Comcast Subscriber Shift Points to More Web Than TV Users

Comcast, the largest cable company in the U.S., could potentially soon have more Internet subscribers than television subscribers. During the last quarter, the company’s video users increased by only 6,000 to 22.4 million, while its broadband subscribers jumped by 375,000 to nearly 22 million. The diminishing gap could be a sign of the times, with an increasing number of consumers becoming more interested in services such as Amazon and Netflix, as opposed to traditional TV. As a result, Comcast is working to attract more broadband users.

comcast“At Time Warner Cable, which Comcast agreed to buy a year ago, broadband subscribers already outnumber cable TV customers,” reports Bloomberg.

“The cable companies are saying: ‘Even if everybody drops video and goes to Netflix, where are they going to get broadband? They’ve got to go back to me,’” said Paul Sweeney, analyst at Bloomberg Intelligence. “Broadband is what’s going to drive our business.”

The drop in video customers only reflects those who typically subscribe to cable, not those who opt for phone, data and cable bundles.

“Viewers age 18-to-34, the most coveted by marketers, have been watching less live TV since 2012, with viewership declining about 4 percent a year, according to Nielsen data gathered by Horizon Media,” notes Bloomberg. “While Internet has become a growth engine for Comcast, cable remains the biggest unit of the two, by far. Comcast’s cable generated $20.8 billion in revenue last year, compared with $11.3 billion for high-speed Internet.”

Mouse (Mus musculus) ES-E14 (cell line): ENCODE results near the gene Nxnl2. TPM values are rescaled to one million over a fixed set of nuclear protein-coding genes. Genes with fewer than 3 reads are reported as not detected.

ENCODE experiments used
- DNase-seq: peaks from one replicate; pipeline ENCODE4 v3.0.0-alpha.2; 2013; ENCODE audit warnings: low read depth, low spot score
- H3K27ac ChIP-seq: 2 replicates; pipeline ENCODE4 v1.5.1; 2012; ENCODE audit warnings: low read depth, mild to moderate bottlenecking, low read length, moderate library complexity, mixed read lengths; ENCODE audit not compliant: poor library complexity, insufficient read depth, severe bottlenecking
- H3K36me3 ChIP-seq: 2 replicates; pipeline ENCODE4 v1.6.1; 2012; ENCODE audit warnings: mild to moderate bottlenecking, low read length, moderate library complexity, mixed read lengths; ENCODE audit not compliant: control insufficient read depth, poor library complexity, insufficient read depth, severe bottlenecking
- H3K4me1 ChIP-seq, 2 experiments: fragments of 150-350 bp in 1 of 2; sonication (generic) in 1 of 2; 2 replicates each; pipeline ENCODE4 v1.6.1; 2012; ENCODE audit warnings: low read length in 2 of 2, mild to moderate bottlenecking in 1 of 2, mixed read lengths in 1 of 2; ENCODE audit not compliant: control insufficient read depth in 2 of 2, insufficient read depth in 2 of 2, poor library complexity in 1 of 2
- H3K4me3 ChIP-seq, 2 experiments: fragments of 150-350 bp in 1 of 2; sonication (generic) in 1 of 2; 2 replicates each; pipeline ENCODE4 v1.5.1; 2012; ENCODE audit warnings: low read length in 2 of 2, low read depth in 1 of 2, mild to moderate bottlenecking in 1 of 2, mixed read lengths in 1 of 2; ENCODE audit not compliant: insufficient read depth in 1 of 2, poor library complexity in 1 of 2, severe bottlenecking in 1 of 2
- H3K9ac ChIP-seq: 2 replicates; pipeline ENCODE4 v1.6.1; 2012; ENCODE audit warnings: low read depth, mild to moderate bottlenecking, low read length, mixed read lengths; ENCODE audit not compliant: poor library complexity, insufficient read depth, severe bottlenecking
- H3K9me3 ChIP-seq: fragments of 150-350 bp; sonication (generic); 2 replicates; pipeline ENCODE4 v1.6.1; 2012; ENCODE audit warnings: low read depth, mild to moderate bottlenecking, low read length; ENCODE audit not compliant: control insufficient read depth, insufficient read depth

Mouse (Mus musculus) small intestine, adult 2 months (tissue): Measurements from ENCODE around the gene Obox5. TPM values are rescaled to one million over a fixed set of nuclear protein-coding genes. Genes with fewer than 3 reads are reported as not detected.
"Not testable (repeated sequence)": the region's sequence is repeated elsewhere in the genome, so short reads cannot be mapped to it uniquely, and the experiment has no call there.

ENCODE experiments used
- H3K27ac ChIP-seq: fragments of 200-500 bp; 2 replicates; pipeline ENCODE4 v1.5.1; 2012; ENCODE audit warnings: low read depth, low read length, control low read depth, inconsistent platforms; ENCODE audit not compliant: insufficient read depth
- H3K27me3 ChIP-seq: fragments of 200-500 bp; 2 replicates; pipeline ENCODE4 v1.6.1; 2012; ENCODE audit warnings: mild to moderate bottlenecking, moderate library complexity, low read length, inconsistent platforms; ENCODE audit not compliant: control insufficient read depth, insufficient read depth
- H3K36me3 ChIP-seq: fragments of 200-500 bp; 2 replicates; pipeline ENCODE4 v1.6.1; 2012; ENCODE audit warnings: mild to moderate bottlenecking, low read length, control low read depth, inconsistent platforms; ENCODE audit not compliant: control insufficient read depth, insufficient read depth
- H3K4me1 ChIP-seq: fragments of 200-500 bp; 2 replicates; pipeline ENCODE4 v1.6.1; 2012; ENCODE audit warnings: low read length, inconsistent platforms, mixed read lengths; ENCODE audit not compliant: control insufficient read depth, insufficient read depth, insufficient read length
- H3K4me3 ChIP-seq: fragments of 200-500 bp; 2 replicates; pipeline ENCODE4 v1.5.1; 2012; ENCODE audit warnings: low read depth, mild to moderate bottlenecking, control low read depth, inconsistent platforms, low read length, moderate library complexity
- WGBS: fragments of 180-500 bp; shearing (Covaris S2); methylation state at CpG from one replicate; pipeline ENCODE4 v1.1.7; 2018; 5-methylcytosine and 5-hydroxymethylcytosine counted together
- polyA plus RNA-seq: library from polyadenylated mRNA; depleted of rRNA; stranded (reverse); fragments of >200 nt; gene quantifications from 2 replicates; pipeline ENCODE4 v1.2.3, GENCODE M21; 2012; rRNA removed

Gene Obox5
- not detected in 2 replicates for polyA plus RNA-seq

Meanwhile, Comcast’s NBCUniversal is calling for improved audience measurement in the face of an evolving landscape.

According to Steve Burke, chief exec of NBCUniversal, about 70 percent of views for “The Tonight Show” with Jimmy Fallon occur online and are not generally included in most TV ratings.

“Speaking on Comcast’s fourth-quarter earnings conference call, Mr. Burke added his voice to the chorus of media executives calling for measurement to improve as major television networks experience ratings declines,” The Wall Street Journal explains. “Mr. Fallon’s show releases video clips from each night on YouTube, and many clips have gone viral as people shared them on social media. Mr. Burke said the majority of those views aren’t monetized by NBCU.”

“I think there clearly is room for improvement,” said Burke. “That is not going to last forever.”